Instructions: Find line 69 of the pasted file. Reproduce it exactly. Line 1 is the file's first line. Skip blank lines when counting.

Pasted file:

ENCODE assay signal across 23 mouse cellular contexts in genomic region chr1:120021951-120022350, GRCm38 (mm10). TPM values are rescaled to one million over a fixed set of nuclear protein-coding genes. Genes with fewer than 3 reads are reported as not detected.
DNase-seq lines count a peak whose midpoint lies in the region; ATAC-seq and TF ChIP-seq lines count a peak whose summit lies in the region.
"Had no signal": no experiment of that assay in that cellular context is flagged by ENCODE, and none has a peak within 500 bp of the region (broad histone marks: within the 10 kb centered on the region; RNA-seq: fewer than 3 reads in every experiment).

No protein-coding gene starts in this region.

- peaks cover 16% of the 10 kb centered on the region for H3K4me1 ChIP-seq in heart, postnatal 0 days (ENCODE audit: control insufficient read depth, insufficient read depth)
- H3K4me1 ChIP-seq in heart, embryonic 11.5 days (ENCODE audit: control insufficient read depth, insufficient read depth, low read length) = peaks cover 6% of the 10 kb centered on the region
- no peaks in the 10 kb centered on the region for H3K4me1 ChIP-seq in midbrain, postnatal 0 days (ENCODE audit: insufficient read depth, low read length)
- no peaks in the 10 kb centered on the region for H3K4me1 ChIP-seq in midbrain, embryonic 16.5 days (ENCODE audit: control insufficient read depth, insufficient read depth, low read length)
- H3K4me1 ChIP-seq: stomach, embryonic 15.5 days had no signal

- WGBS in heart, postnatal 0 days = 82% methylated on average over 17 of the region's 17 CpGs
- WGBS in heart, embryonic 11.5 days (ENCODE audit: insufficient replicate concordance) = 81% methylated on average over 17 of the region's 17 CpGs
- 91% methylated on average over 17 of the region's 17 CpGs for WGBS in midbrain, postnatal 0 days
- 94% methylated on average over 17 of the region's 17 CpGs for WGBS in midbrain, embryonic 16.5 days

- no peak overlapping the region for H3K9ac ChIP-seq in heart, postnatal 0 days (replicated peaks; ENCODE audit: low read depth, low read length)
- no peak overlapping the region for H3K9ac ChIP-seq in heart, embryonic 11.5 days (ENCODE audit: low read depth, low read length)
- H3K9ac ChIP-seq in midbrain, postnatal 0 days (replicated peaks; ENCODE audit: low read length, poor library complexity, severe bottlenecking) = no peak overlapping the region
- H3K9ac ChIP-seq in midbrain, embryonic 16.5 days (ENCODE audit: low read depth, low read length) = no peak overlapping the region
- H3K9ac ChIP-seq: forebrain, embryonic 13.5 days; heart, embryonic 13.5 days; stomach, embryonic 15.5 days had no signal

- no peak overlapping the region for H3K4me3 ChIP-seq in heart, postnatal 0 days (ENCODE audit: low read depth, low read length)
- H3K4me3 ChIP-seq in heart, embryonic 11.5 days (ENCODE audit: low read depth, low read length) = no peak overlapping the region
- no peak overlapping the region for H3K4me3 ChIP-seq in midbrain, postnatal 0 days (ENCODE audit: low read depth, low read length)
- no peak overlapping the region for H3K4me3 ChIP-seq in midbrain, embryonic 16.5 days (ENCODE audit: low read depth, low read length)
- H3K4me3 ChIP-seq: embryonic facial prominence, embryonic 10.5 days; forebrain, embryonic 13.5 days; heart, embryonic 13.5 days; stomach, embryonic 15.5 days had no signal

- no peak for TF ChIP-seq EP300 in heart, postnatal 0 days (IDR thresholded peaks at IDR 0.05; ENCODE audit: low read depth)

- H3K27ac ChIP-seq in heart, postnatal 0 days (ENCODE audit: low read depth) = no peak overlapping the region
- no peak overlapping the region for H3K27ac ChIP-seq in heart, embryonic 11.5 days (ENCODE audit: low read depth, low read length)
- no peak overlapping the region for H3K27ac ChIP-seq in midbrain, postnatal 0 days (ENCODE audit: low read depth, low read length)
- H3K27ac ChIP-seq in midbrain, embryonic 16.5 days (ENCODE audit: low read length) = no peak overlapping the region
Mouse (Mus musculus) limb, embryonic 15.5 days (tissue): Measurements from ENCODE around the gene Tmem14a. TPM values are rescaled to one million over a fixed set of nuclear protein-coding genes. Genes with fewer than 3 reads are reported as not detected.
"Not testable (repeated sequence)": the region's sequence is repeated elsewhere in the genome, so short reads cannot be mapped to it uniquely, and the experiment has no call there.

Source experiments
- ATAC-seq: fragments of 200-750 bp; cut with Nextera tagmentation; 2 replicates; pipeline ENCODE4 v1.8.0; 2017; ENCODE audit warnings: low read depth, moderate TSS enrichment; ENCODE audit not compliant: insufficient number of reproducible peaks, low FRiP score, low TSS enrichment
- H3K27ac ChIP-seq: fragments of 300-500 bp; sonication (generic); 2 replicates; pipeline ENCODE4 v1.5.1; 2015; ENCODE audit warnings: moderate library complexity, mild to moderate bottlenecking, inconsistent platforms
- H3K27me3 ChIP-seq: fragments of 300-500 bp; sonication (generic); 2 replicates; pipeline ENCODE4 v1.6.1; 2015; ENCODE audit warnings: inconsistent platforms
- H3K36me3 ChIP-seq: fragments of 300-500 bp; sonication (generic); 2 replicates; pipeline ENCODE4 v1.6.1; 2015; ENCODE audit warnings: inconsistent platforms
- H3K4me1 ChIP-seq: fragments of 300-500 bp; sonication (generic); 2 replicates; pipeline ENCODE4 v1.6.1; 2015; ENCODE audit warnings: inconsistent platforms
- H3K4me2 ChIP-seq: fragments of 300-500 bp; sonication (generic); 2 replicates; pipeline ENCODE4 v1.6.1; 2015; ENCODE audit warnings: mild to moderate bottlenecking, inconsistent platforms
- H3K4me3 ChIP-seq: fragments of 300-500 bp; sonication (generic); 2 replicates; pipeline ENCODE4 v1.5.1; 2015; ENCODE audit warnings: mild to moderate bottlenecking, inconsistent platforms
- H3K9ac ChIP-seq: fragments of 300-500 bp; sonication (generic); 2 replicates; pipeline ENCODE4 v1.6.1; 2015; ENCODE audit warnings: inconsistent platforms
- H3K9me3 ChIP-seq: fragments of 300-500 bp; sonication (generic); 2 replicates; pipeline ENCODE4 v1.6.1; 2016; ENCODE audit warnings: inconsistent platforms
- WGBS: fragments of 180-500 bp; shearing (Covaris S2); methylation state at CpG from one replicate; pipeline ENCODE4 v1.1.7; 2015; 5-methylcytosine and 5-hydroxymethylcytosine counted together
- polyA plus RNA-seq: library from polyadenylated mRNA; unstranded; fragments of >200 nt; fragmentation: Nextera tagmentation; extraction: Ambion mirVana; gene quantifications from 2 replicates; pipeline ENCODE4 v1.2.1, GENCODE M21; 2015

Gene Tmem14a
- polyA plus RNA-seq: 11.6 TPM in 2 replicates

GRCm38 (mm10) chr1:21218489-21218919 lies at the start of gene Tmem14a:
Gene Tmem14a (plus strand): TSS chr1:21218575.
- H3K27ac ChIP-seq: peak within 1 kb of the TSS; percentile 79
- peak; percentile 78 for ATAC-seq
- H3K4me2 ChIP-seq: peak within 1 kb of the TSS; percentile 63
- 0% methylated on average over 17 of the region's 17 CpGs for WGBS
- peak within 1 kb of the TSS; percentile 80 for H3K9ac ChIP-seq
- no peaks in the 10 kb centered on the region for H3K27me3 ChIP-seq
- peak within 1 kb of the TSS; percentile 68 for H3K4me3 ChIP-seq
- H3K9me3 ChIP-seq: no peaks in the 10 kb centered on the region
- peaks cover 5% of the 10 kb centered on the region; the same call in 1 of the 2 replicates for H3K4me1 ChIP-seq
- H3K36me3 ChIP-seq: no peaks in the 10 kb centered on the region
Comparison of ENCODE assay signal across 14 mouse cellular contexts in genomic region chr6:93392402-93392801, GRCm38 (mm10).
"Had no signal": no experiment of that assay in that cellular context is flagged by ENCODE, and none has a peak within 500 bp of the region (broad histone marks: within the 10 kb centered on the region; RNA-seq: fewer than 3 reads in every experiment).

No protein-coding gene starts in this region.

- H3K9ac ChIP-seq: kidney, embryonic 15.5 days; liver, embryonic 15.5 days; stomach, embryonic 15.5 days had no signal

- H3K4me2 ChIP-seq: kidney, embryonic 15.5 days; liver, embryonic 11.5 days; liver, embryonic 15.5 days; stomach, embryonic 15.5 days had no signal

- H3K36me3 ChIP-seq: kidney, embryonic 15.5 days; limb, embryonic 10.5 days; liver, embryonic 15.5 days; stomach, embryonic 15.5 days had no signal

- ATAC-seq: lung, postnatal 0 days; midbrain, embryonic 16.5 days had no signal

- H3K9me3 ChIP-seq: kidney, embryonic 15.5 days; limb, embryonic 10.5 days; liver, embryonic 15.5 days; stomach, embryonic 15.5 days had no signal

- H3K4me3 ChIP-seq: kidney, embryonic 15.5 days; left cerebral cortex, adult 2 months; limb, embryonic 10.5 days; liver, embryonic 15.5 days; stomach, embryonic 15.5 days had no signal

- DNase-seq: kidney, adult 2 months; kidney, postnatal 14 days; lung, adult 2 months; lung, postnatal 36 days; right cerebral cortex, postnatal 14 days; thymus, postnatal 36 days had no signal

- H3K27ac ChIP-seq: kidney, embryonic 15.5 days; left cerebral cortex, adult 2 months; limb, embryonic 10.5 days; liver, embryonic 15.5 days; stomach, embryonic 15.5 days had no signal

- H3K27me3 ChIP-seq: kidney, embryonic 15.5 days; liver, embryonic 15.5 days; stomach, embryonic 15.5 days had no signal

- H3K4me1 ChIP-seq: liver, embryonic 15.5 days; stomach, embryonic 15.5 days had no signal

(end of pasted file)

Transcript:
- H3K4me1 ChIP-seq: liver, embryonic 15.5 days; stomach, embryonic 15.5 days had no signal